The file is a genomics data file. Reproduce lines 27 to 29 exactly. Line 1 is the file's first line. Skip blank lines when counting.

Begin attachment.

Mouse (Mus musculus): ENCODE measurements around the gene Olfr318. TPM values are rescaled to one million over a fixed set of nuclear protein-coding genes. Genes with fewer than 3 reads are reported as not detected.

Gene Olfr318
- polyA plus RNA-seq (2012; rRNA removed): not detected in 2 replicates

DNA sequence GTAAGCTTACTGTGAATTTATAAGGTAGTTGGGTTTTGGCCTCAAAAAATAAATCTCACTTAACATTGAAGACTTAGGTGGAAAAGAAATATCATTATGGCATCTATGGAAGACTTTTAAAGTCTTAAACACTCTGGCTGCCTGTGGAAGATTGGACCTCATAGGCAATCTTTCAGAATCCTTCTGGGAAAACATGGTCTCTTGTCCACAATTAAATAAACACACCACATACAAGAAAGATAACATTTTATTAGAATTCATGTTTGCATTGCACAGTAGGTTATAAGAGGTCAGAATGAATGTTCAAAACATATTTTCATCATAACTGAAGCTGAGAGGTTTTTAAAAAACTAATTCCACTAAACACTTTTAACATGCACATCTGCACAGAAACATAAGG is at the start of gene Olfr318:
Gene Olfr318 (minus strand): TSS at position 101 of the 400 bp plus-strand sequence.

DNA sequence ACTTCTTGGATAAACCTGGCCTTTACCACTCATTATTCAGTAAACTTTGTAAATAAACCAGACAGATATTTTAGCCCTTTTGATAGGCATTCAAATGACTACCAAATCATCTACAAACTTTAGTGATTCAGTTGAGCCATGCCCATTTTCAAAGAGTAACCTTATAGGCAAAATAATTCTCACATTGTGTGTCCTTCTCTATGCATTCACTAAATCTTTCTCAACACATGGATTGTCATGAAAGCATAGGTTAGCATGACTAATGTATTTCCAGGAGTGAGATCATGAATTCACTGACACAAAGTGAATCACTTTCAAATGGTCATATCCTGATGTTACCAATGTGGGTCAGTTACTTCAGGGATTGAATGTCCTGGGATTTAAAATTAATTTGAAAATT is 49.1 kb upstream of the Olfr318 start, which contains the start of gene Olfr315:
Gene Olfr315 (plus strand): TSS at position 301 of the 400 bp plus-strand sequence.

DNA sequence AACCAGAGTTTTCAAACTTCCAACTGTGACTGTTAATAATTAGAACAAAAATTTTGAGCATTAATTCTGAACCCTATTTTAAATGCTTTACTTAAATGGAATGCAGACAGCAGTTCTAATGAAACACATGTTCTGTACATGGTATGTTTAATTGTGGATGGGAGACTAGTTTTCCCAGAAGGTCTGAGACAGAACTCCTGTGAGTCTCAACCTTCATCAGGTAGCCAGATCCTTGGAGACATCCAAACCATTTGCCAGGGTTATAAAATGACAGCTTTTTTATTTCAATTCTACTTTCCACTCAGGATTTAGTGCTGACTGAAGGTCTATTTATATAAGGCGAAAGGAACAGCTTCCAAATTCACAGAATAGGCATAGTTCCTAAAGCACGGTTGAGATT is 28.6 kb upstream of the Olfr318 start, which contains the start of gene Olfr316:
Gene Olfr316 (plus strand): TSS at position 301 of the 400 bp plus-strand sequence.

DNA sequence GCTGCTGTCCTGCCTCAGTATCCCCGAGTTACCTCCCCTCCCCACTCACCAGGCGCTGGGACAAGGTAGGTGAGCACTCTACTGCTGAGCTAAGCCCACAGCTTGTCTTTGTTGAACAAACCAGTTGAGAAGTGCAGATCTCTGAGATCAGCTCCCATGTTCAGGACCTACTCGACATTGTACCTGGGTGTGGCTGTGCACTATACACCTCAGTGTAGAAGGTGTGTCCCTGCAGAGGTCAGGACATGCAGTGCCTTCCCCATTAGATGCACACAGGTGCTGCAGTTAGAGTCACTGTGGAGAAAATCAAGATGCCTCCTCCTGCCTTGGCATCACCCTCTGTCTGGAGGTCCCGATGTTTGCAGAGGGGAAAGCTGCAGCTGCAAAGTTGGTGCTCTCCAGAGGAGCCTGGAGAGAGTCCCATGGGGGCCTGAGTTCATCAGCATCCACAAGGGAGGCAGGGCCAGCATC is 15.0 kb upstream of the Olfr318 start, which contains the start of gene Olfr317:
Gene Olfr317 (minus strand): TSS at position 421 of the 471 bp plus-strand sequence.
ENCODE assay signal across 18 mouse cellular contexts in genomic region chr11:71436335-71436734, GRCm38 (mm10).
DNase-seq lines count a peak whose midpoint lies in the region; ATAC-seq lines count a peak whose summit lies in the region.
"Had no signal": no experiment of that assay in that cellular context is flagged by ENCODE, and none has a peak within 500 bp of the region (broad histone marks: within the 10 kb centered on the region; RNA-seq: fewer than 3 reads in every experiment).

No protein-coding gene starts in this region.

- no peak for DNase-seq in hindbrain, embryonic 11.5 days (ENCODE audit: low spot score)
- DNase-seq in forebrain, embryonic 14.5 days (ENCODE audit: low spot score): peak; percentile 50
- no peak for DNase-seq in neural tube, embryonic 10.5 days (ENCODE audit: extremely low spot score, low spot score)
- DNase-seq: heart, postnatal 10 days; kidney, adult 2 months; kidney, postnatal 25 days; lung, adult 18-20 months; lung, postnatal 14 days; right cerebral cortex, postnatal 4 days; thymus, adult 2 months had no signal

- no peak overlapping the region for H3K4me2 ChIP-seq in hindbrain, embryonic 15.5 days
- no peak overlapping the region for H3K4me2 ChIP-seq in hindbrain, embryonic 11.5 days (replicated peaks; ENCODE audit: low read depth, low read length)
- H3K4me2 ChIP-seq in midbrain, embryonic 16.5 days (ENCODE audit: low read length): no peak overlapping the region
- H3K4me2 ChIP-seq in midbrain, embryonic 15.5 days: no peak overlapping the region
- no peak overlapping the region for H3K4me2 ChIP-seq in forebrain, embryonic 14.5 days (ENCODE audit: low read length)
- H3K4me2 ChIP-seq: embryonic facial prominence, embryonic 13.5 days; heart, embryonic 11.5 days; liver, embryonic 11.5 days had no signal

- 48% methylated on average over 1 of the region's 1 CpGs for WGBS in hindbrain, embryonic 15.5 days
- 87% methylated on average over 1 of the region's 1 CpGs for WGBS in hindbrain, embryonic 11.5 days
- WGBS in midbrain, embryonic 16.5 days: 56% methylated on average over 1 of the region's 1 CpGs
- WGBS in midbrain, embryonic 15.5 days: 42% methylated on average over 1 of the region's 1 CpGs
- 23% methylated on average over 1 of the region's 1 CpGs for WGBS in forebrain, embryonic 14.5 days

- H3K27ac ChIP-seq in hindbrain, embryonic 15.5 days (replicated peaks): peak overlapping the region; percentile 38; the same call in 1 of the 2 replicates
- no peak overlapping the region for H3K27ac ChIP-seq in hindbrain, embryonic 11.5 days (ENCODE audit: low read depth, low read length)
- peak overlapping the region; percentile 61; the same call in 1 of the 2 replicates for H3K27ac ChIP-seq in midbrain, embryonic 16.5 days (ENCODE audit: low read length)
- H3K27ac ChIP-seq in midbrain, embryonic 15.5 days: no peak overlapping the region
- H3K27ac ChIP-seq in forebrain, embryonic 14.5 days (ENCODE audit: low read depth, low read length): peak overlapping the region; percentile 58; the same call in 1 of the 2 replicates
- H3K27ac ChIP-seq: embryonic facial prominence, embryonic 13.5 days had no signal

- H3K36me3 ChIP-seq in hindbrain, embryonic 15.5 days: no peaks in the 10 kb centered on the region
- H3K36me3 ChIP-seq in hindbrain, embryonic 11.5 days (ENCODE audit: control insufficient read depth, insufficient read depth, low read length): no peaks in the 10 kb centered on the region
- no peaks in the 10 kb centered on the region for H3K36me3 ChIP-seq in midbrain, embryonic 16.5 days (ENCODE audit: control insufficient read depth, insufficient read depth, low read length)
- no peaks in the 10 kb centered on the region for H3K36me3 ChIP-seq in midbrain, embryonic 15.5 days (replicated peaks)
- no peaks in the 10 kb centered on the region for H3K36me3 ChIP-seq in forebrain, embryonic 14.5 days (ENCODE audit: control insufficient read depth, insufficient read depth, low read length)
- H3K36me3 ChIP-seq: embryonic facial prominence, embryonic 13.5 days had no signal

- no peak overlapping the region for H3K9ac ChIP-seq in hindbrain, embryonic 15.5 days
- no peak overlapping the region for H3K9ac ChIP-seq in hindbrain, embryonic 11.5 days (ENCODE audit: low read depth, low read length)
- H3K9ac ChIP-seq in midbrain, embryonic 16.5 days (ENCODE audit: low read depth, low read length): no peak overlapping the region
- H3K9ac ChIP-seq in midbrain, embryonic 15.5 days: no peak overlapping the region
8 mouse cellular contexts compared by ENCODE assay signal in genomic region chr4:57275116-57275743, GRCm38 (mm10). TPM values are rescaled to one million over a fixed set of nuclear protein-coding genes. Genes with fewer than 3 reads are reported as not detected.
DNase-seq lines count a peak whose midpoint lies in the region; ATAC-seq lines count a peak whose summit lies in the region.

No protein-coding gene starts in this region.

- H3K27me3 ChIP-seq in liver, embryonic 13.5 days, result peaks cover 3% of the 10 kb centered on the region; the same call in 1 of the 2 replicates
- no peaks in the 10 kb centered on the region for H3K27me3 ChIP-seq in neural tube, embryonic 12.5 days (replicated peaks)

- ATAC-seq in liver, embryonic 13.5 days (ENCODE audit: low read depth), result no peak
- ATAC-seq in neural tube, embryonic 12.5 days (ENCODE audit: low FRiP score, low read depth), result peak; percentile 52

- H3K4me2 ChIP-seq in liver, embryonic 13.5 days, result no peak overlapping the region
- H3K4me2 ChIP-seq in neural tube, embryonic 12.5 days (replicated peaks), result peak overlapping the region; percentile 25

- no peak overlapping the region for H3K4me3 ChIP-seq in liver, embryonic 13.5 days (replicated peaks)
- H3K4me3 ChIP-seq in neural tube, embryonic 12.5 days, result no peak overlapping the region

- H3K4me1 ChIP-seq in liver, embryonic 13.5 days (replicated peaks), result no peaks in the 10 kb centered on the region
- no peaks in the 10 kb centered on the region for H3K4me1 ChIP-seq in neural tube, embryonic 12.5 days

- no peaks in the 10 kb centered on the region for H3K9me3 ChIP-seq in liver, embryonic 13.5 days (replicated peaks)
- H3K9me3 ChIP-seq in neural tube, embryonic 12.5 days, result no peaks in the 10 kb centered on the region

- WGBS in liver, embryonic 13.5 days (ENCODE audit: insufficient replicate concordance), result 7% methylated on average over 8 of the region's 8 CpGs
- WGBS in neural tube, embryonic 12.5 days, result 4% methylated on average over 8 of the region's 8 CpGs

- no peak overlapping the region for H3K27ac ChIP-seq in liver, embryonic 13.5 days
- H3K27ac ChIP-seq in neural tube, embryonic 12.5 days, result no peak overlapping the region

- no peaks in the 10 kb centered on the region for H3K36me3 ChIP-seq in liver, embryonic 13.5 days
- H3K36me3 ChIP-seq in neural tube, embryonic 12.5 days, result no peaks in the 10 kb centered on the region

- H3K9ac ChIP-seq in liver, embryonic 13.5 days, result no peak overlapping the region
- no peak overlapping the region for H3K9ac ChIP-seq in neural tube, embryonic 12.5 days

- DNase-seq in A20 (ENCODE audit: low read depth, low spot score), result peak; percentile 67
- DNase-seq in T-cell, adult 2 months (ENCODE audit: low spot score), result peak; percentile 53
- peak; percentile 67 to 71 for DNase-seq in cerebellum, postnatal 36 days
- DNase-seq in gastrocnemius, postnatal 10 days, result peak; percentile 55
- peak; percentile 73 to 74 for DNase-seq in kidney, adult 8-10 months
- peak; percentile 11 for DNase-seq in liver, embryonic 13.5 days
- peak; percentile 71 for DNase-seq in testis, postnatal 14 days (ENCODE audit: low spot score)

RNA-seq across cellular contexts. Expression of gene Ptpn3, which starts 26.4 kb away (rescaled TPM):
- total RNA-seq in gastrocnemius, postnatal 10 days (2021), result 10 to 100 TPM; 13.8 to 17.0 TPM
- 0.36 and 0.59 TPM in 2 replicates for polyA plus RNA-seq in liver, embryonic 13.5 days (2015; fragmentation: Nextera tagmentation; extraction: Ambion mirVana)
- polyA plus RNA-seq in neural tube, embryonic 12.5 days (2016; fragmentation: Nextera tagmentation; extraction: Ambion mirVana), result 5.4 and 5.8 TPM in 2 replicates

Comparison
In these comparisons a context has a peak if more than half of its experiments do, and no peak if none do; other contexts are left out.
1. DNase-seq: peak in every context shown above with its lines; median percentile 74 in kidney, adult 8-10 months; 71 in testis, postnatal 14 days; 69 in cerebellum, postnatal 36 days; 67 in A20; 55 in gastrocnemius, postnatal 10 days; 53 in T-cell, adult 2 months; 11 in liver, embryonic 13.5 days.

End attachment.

- 87% methylated on average over 1 of the region's 1 CpGs for WGBS in hindbrain, embryonic 11.5 days
- WGBS in midbrain, embryonic 16.5 days: 56% methylated on average over 1 of the region's 1 CpGs
- WGBS in midbrain, embryonic 15.5 days: 42% methylated on average over 1 of the region's 1 CpGs